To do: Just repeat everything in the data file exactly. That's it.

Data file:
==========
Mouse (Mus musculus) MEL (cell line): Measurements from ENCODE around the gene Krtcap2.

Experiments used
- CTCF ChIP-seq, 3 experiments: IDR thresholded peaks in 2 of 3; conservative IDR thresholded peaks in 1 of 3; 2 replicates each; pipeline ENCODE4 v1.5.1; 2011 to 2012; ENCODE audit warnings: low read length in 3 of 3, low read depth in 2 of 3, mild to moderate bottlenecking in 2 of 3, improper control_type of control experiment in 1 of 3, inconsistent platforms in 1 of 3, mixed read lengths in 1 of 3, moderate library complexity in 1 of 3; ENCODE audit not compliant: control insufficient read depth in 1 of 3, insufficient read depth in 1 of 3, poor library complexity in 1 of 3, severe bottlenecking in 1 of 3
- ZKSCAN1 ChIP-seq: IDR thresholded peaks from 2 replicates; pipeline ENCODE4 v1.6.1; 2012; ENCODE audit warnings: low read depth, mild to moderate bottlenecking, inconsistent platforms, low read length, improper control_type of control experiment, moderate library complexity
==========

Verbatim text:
Mouse (Mus musculus) MEL (cell line): Measurements from ENCODE around the gene Krtcap2.

Experiments used
- CTCF ChIP-seq, 3 experiments: IDR thresholded peaks in 2 of 3; conservative IDR thresholded peaks in 1 of 3; 2 replicates each; pipeline ENCODE4 v1.5.1; 2011 to 2012; ENCODE audit warnings: low read length in 3 of 3, low read depth in 2 of 3, mild to moderate bottlenecking in 2 of 3, improper control_type of control experiment in 1 of 3, inconsistent platforms in 1 of 3, mixed read lengths in 1 of 3, moderate library complexity in 1 of 3; ENCODE audit not compliant: control insufficient read depth in 1 of 3, insufficient read depth in 1 of 3, poor library complexity in 1 of 3, severe bottlenecking in 1 of 3
- ZKSCAN1 ChIP-seq: IDR thresholded peaks from 2 replicates; pipeline ENCODE4 v1.6.1; 2012; ENCODE audit warnings: low read depth, mild to moderate bottlenecking, inconsistent platforms, low read length, improper control_type of control experiment, moderate library complexity